What is interior architecture photography?
Interior Architecture Photography aims to take images of real estate that emphasize the interior structure and design of a building. While residential and commercial interior photography emphasize the features that compose a home, architectural photography focuses on the structure and design of buildings of the home. Interior architectural photography combines these two styles of photography and focuses on capturing the unique detail that embodies the structure of the home.
Shooting Like a Professional
A professional photographer enters a shoot with a formula and intention of the best shots in mind for shooting real estate properties. Real estate agents want images that show an atmosphere of a home for future clients while also emphasizing the integrity of the home. When highlighting real estate architecture, the photographer should focus primarily on how to emphasize texture, layers, and exceptional features within a space.
The details of a home are significant but in interior architecture photography, the photographer should focus on the architecture of the space. The following are interior architecture tips for photography:
What type of architectural style is the space?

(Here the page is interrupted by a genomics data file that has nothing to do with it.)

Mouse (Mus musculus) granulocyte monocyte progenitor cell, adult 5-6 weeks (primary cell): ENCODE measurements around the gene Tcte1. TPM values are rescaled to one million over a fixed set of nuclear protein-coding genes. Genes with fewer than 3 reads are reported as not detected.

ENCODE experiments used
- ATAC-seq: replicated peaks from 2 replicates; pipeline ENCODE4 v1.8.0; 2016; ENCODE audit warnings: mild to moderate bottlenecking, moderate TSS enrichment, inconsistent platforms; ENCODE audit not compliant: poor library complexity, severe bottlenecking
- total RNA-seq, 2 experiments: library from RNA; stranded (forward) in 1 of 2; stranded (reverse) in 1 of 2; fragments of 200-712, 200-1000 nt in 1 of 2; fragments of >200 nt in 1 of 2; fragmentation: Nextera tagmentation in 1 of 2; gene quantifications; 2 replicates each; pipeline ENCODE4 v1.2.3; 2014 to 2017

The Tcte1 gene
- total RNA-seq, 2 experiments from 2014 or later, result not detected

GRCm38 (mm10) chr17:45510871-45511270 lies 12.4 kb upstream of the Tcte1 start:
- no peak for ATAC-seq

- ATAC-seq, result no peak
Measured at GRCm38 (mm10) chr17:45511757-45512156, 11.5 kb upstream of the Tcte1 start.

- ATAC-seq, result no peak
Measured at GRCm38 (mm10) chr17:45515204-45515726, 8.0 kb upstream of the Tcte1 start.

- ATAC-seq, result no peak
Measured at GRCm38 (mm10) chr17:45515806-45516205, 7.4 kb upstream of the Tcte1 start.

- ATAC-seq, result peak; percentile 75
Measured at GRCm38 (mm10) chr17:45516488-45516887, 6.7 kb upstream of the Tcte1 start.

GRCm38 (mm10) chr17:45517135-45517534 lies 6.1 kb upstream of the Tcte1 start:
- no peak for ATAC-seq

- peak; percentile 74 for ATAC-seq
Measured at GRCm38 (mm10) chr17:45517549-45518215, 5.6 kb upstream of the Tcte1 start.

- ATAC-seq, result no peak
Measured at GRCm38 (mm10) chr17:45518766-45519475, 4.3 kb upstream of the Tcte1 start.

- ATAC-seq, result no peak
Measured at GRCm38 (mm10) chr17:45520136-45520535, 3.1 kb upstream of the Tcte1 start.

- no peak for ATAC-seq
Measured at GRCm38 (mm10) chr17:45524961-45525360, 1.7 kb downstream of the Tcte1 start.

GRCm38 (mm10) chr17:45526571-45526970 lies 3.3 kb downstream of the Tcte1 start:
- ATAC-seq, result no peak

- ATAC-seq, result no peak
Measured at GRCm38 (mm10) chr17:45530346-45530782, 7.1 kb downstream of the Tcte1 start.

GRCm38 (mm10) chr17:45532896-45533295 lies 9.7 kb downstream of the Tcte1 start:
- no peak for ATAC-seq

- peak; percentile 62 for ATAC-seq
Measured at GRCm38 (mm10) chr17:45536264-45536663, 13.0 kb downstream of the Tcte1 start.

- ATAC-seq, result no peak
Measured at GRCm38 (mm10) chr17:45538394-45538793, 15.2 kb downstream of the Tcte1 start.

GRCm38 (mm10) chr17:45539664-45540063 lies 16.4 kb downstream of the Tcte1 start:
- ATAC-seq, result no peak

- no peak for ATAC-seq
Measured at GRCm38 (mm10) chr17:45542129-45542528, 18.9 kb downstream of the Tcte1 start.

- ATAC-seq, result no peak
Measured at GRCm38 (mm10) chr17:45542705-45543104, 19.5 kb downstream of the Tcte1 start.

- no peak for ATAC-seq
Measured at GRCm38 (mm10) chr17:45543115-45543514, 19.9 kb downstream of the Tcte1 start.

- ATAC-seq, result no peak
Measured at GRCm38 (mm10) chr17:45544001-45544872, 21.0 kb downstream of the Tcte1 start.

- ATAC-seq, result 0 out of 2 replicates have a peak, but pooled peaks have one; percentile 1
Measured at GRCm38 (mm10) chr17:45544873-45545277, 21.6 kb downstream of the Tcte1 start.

In the same way that each room should have a different approach for a photographer, different architectural styles call for different approaches as well. An experienced interior architecture photographer may find themselves in a variety of styles and scenarios of architecture; creating a plan and understanding the different types of architecture can only make the photographer more successful. Here are three different types of architecture and how to shoot interior architectural photography in different styles:
Modern Architecture is a style of architecture that focuses on the functionalism of a space and how a property can permit ease in flow across rooms and borders. Modern architecture depends heavily on a style that emphasizes clean lines through simplicity and glass structures.
Fortunately, lines are a real estate photographer‘s best friend. Images taken of a home with modern architecture should reinforce the simplicity and functionality of a design. The indoor architecture photography of a modern architecture home should be a comfort to the camera lens with the distinct lines and tasteful features of modernity.
Victorian Architecture focuses on ornate designs with intricately designed woodwork influenced by gothic architecture. The intricacies of victorian architecture have the potential to be overwhelming under the looming lens of a camera. An interior architecture photographer should aim to work with the angles of intricacy to showcase the distinct designs without creating a feeling of clutter within the image.
Art Deco architecture is characterized by linear geometric structures and ornamented designs. As art deco already possesses lots of interesting depth in its architecture, the photographer should focus on maintaining simplicity in angles so as not to overwhelm the eye. A photographer should still be creative in shooting art deco but, they should be cautious in overstepping into chaotic territory.